I've been trying to understand why different alcohols have different effects on the brain.

Methanol is obviously poisonous, apparently because it's converted to formic acid. Because the body seems to cut organic substances in two's, any odd-numbered alcohol would seem to yield methanol, and therefore be poisonous. But why is 1-butanol (according to certain sites) more toxic than ethanol? Does it have a different effect on the receptors in the brain? And if so, why? Same with other simple even-numbered alcohols: why are their effects different from ethanol?

  • $\begingroup$ Different molecules have different properties and metabolic pathways, whether the function group is the same or not. $\endgroup$ – Jori Jul 21 '14 at 11:35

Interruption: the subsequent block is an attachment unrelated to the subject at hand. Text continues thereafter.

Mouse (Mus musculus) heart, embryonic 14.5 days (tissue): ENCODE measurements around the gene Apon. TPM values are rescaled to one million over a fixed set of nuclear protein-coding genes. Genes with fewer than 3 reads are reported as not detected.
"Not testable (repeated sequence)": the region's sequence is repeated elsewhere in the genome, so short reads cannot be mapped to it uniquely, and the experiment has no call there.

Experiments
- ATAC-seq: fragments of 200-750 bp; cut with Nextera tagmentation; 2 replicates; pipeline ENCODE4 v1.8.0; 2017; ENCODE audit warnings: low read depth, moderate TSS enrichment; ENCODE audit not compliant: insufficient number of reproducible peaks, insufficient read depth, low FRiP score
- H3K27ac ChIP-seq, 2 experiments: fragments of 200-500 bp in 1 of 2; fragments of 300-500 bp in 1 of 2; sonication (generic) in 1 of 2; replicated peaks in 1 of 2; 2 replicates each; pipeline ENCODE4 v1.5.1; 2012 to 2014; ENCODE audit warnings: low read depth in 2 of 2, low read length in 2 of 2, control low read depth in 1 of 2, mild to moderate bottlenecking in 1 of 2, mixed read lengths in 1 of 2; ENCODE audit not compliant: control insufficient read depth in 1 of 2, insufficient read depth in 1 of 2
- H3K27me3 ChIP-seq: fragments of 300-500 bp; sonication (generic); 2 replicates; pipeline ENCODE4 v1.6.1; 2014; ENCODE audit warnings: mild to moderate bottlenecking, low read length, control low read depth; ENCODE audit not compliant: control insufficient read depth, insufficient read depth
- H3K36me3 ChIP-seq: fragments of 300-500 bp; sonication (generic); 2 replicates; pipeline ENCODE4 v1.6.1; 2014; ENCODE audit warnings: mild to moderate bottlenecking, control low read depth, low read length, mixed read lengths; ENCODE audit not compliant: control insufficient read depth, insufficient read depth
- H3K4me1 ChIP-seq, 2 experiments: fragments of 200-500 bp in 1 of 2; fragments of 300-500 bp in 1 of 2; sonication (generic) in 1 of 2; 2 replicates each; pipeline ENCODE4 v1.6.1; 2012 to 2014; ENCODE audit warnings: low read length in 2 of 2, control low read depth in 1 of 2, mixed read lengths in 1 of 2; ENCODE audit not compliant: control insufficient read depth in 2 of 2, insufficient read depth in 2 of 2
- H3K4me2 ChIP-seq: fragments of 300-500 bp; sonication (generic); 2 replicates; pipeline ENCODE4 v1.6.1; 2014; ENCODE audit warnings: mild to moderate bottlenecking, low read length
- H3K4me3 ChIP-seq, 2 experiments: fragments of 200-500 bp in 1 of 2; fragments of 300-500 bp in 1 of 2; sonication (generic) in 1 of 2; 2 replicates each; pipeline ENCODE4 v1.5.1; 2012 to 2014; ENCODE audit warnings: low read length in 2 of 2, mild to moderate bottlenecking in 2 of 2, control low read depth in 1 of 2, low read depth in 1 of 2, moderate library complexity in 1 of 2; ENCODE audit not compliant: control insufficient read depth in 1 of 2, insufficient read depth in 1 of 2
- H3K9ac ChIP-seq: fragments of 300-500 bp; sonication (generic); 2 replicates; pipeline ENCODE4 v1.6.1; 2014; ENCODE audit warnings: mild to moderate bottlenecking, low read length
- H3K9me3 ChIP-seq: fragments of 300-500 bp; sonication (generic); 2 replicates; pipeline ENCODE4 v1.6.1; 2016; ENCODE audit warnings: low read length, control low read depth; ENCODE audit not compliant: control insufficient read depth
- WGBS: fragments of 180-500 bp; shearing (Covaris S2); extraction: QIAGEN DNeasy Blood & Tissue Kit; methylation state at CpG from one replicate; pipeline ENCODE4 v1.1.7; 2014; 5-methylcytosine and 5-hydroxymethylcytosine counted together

As the chain length of the alcohol increases, it becomes more hydrophobic. This would make it easier for them to insert into membranes and hydrophobic pockets of proteins. This could interfere with the protein function. Hydrophobic molecules also tend to be harder to eliminate than shorter molecules and can accumulate in fatty tissues, including the brain. Longer chains can also be metabolized into a greater number of products simply because there is more to metabolize. And sometimes seemingly innocuous compounds can be metabolized into very toxic substances, such as n-Hexane, which can be converted to a molecule with an epoxide on each end. The epoxides can cross-link proteins, particularly in neuron axons.

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